RIGHTS groups have condemned the announcement by Miss World Zimbabwe Trust chairperson, Mary Chiwenga, that the top five ladies in the Miss World Zimbabwe pageant are not allowed to have boyfriends for the next twelve months.
“No boyfriends for all winners when they finished their reign then they are free to date, we don’t want trouble makers,” Mary Chiwenga confirmed in an interview with NewZimbabwe.com.
Those affected by the love sanction are Miss World Zimbabwe Emily Kachote, Annie-Grace Mutumbu (1st Princess), Chengetai Marcia Kanonhuwa (2nd Princess), Anissah Ndiriwani (Miss Talent) and Vanessa Mutemasango (Miss Personality).
But rights activists told NewZimbabwe.com that the restriction imposed by the wife of the Zimbabwe Defence Forces (ZDF) commander were not only archaic and preposterous but also a clear contravention of one’s fundamental rights and freedoms.
Chiwenga and pageant organisers, they said, needed to come clean on whether were running a religious convent and seeking to control the young women’s bodies and choices.
Edinah Masanga, Chief Executive Officer at Women Empowerment Foundation Scribes Africa, said the girls have the right to be loved and supported by those close to their hearts.
“The decision to have a boyfriend is a personal one and should not be dictated by the pageant,” said Masanga.
“In my view, if this (restriction) has been imposed on the girls, it takes us back to the controversies surrounding beauty pageants which have, for long, have been criticised for disempowering girls.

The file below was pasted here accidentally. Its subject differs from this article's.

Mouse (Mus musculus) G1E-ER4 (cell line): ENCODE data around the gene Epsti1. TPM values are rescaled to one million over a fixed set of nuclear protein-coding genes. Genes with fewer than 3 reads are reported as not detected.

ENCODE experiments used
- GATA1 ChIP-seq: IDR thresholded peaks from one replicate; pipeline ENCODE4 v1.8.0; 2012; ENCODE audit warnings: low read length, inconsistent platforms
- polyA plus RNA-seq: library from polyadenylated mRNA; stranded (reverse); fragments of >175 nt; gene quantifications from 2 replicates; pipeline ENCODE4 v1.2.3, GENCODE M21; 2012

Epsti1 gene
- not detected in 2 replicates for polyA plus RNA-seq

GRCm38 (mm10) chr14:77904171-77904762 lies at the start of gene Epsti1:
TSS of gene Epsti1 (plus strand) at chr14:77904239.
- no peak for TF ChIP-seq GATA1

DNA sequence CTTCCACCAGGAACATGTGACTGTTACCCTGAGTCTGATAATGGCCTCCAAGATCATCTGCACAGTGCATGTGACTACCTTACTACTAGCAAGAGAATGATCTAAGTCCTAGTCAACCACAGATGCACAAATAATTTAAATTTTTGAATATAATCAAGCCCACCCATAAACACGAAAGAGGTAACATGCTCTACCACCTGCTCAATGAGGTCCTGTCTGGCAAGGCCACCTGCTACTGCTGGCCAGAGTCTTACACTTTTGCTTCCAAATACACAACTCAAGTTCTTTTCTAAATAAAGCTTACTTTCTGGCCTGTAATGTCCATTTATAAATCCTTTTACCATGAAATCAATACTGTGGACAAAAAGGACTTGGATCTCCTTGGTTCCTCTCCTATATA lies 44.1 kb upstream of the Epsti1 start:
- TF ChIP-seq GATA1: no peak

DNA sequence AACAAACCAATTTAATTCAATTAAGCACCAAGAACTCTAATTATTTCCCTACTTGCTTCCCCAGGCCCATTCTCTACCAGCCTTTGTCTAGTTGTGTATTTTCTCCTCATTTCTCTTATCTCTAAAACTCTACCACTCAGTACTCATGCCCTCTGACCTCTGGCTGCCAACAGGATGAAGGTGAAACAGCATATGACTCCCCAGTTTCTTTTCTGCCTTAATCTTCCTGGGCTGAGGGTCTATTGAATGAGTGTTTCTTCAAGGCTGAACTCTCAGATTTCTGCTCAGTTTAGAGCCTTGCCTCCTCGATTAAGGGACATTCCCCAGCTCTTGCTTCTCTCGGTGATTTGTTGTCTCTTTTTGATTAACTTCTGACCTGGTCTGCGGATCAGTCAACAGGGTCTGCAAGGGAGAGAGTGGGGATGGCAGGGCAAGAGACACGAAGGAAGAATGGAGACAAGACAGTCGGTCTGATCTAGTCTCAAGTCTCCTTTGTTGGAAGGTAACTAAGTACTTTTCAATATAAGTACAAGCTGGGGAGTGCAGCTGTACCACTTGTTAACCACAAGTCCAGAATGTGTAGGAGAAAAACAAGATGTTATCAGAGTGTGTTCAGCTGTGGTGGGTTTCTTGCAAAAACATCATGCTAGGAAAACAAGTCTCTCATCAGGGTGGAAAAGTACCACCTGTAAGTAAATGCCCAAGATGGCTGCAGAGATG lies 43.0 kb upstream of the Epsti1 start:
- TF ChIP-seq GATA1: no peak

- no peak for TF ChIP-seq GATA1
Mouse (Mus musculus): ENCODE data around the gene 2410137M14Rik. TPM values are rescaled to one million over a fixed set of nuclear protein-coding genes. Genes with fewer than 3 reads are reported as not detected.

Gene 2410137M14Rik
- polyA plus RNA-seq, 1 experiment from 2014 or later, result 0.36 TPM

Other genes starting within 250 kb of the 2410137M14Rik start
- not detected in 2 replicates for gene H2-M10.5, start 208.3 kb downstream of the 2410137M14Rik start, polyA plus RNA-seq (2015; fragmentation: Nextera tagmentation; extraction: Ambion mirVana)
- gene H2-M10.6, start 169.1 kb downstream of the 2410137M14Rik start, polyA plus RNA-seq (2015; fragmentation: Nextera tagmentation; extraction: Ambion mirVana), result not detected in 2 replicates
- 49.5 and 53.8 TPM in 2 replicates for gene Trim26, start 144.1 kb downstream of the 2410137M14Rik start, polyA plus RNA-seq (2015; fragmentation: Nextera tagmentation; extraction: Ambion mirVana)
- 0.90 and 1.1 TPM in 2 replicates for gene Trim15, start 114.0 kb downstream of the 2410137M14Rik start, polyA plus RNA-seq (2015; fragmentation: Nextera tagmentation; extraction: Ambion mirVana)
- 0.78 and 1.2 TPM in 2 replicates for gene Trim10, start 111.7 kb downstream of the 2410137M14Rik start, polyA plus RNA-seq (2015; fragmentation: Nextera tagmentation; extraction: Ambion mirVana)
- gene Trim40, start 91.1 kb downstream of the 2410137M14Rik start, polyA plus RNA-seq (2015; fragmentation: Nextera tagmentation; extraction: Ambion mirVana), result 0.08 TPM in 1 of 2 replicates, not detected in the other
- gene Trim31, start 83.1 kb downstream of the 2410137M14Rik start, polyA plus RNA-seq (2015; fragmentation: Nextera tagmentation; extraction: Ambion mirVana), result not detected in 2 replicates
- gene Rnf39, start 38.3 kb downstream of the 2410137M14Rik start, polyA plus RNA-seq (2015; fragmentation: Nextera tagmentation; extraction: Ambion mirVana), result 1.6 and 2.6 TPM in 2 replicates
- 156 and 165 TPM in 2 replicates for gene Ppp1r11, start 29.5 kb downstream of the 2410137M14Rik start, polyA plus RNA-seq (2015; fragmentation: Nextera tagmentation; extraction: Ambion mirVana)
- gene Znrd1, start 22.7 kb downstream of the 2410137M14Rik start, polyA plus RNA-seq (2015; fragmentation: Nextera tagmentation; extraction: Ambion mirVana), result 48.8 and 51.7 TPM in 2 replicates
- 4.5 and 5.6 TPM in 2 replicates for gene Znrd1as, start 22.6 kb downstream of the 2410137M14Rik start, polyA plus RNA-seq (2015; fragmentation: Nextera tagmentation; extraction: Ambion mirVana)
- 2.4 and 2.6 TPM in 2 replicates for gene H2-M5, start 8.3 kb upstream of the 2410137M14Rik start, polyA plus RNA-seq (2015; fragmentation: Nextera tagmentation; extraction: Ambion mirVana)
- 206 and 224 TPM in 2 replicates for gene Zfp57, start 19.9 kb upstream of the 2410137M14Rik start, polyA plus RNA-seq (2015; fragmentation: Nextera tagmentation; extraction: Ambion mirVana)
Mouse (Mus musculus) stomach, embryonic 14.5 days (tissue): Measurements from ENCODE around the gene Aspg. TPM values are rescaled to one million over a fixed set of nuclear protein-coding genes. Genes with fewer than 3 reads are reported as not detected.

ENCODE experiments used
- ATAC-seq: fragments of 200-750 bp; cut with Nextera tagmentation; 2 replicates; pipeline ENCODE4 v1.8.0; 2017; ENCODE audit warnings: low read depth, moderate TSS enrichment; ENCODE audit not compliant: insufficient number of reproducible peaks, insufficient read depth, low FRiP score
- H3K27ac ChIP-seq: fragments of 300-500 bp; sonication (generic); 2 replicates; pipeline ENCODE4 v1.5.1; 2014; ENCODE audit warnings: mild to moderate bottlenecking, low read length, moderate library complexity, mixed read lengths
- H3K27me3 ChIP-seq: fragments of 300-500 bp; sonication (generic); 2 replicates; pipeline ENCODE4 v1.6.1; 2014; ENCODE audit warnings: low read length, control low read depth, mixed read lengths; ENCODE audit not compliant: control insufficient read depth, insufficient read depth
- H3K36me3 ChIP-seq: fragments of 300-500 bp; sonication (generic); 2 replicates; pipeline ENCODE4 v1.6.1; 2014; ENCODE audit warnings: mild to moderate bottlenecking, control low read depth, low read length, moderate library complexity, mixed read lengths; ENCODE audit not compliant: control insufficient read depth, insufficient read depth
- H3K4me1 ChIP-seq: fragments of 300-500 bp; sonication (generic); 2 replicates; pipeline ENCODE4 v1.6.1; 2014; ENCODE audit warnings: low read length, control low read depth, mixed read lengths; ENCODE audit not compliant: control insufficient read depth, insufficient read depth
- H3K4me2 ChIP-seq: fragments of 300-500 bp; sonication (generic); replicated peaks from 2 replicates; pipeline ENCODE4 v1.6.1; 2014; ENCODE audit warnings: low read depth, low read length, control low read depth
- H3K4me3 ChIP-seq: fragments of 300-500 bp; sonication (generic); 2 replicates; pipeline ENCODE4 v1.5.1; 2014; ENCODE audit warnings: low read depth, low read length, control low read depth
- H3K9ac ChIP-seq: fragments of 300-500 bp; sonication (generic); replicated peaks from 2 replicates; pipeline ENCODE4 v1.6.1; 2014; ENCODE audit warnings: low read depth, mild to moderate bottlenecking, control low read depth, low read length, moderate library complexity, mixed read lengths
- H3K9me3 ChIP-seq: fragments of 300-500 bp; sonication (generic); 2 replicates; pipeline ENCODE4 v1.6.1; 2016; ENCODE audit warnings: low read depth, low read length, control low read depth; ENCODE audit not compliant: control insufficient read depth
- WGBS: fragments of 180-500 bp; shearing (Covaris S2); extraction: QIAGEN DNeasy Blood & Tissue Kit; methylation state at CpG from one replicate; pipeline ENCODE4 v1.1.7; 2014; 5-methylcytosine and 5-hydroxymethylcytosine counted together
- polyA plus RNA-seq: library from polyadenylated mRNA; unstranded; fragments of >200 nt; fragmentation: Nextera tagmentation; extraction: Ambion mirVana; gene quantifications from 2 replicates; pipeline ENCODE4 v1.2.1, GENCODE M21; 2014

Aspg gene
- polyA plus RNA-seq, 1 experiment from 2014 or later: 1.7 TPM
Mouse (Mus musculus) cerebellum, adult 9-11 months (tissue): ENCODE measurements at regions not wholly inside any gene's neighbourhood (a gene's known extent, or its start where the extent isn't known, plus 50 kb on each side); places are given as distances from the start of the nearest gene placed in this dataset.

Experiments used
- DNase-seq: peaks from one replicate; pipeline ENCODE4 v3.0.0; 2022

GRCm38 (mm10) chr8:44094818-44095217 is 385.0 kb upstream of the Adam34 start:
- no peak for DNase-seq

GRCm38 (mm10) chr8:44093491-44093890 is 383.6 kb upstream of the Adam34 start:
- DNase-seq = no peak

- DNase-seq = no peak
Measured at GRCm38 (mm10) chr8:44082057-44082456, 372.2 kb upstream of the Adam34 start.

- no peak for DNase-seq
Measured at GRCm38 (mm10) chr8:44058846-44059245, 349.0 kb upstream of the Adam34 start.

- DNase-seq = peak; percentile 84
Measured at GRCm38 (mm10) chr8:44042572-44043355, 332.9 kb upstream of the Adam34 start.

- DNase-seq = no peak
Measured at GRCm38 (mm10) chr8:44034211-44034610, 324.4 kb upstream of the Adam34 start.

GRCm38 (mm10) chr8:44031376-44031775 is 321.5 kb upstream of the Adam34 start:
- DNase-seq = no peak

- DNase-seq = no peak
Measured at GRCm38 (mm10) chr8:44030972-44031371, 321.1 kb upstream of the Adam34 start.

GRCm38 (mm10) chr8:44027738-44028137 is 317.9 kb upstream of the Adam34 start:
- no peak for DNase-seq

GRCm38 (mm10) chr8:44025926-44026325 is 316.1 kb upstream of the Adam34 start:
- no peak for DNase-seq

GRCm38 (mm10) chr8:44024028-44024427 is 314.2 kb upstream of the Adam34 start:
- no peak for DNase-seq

“I hope that this decision will be reviewed immediately and the girls offered deals which are in their best interests.”
‘Decision is authoritarian’
Social commentator Wisdom Katungu said it’s grossly unfair for the organisers to put a condition that infringes on the participants’ personal lives.
“This is an infringement on the participants’ rights; in fact that condition has no moral, legal or social justification.
“I have not heard of any pageant that comes with such archaic conditions. I believe that condition should be resisted.”
Gender activist, Tino Hondo, said the ladies were grown-ups and perfectly within their right to date, love and be loved.
“It’s control of these girls’ love lives and sexuality as a means to ensure the honour of the pageant; it’s uncommon. Families too, and religions for years tried to impose the same sanctions on women.-NewZimbabwe